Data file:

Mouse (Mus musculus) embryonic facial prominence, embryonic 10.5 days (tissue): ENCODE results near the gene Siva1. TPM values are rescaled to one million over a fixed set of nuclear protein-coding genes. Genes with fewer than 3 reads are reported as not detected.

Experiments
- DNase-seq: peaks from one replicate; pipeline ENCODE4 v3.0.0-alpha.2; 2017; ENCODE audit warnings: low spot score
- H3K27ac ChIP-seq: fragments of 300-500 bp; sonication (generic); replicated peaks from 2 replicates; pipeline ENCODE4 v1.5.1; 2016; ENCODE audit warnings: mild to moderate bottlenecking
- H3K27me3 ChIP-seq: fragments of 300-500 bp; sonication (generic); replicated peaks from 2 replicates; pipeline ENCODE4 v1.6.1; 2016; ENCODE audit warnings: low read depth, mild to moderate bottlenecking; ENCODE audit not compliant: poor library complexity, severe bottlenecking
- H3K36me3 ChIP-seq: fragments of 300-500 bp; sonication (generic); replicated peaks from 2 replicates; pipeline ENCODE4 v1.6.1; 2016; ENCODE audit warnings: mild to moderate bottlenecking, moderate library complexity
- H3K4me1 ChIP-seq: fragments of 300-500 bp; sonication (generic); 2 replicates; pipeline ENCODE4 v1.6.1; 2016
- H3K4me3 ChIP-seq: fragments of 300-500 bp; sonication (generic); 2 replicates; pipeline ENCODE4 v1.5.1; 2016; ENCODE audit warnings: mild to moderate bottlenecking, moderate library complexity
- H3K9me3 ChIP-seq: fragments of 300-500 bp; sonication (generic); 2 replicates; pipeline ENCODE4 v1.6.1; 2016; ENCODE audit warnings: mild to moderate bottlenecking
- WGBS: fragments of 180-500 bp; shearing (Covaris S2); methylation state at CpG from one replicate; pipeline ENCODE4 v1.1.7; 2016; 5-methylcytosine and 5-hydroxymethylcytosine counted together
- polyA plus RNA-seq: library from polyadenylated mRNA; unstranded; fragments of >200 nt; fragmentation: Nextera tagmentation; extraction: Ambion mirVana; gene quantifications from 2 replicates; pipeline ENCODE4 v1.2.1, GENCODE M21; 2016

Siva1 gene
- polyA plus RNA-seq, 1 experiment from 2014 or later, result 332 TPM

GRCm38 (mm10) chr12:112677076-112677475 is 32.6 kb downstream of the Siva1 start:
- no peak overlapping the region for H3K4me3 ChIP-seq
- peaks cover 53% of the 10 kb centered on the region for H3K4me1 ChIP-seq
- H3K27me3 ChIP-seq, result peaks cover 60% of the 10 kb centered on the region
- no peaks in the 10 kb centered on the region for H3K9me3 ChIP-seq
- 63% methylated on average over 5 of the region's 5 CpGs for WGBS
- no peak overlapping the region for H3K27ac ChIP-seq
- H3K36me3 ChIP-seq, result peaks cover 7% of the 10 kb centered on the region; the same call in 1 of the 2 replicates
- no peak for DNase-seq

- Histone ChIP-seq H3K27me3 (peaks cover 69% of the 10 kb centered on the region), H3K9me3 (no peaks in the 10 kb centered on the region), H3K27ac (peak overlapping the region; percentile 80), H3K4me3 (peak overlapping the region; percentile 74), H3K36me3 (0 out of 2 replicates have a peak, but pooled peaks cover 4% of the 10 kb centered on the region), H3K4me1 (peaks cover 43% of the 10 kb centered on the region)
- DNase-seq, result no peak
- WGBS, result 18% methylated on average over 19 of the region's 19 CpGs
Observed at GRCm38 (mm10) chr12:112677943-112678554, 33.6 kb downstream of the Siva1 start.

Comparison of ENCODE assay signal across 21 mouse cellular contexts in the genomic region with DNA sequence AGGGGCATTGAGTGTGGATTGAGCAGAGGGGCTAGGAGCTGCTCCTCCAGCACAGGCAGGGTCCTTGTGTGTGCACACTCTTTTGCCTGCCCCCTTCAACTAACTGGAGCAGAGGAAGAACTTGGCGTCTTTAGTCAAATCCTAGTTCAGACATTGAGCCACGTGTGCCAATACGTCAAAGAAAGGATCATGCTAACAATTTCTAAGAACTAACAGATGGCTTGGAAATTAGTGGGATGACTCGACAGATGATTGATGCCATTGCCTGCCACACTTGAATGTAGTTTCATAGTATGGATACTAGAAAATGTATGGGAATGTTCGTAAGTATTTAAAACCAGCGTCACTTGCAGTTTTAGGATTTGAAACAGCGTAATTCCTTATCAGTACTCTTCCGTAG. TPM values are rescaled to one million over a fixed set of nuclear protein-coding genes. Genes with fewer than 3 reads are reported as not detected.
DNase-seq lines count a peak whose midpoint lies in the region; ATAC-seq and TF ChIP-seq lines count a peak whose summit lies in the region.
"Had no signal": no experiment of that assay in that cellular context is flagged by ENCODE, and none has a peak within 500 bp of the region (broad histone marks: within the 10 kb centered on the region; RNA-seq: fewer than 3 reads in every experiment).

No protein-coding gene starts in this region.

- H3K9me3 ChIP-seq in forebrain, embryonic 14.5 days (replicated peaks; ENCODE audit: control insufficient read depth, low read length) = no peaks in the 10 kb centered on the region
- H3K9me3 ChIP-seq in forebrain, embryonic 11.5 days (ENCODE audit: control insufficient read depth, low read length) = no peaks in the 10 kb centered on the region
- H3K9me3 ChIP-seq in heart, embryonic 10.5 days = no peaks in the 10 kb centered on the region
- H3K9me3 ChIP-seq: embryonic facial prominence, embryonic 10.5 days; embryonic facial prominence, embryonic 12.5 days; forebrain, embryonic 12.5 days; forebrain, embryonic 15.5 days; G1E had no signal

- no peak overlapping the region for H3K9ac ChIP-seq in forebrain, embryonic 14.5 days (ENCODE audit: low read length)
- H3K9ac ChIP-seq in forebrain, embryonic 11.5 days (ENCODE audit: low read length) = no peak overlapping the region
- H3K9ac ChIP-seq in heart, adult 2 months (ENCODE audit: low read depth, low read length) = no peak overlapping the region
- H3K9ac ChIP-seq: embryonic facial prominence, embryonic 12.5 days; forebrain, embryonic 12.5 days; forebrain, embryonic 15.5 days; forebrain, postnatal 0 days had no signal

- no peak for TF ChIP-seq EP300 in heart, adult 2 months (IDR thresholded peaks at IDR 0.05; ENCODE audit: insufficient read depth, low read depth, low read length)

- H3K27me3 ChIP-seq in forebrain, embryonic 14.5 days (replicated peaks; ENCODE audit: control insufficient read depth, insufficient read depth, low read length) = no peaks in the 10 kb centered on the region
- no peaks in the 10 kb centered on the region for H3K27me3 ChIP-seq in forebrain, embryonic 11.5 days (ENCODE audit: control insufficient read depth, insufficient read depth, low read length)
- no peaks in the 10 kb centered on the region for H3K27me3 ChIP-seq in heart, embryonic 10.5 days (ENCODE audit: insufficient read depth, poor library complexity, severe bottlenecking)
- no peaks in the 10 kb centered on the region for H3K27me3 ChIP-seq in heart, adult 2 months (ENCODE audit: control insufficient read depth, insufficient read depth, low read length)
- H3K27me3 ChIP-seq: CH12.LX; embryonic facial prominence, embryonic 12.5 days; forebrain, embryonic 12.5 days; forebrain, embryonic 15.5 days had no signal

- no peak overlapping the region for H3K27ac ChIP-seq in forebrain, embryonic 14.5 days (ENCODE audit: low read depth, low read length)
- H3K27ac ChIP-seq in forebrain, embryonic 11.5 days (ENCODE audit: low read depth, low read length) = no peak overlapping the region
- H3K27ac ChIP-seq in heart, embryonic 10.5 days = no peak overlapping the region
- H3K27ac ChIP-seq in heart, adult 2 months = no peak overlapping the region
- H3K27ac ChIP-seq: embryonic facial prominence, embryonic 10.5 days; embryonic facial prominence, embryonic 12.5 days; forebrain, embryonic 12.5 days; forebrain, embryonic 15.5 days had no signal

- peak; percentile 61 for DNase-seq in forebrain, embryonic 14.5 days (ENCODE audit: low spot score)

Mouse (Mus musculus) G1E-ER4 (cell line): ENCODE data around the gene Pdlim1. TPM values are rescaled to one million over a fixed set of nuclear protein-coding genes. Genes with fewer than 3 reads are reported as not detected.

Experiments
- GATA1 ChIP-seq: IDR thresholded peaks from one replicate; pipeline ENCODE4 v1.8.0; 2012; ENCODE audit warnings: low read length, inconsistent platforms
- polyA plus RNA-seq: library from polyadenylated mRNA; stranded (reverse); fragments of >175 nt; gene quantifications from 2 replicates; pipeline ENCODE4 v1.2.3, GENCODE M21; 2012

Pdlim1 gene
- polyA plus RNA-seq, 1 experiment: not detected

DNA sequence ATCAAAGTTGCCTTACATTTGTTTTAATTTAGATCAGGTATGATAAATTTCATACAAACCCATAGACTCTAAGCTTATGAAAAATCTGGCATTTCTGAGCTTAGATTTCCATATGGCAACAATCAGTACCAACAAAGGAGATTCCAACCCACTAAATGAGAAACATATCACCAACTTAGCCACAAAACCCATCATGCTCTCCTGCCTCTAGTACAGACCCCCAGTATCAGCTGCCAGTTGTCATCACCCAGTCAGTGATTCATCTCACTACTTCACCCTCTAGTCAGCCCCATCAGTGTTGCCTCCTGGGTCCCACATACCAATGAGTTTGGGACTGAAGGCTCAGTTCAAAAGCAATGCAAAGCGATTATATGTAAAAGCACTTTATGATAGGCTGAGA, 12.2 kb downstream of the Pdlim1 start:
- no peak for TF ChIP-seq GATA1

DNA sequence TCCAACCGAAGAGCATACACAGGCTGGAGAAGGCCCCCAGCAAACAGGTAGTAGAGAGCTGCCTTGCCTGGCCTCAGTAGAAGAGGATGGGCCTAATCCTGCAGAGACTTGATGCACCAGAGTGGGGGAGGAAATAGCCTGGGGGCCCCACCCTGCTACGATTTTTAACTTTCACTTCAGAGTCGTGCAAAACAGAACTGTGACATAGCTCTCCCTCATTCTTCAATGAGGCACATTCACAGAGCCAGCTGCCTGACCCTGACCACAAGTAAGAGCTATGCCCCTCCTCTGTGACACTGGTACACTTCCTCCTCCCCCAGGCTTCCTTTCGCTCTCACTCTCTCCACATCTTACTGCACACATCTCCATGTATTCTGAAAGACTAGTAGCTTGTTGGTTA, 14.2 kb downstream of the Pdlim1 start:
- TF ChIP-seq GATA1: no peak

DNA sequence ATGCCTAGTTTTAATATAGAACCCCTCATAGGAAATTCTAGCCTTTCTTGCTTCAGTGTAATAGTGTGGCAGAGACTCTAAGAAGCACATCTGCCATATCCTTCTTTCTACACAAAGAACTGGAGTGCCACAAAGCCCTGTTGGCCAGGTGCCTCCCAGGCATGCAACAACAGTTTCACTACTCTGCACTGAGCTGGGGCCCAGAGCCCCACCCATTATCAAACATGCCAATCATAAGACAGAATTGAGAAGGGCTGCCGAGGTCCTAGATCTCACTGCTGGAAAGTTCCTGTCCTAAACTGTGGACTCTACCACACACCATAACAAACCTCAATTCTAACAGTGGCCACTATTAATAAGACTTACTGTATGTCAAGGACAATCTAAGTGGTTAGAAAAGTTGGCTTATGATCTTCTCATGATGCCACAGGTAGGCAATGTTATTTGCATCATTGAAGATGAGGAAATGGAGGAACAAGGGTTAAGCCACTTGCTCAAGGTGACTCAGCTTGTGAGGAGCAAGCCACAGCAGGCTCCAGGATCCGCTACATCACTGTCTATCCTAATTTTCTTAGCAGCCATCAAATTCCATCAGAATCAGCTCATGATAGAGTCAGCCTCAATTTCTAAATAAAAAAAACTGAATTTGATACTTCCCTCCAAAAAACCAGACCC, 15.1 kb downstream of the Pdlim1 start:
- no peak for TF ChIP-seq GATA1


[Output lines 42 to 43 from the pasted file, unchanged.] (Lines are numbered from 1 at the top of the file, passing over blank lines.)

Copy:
- no peaks in the 10 kb centered on the region for H3K27me3 ChIP-seq in heart, embryonic 10.5 days (ENCODE audit: insufficient read depth, poor library complexity, severe bottlenecking)
- no peaks in the 10 kb centered on the region for H3K27me3 ChIP-seq in heart, adult 2 months (ENCODE audit: control insufficient read depth, insufficient read depth, low read length)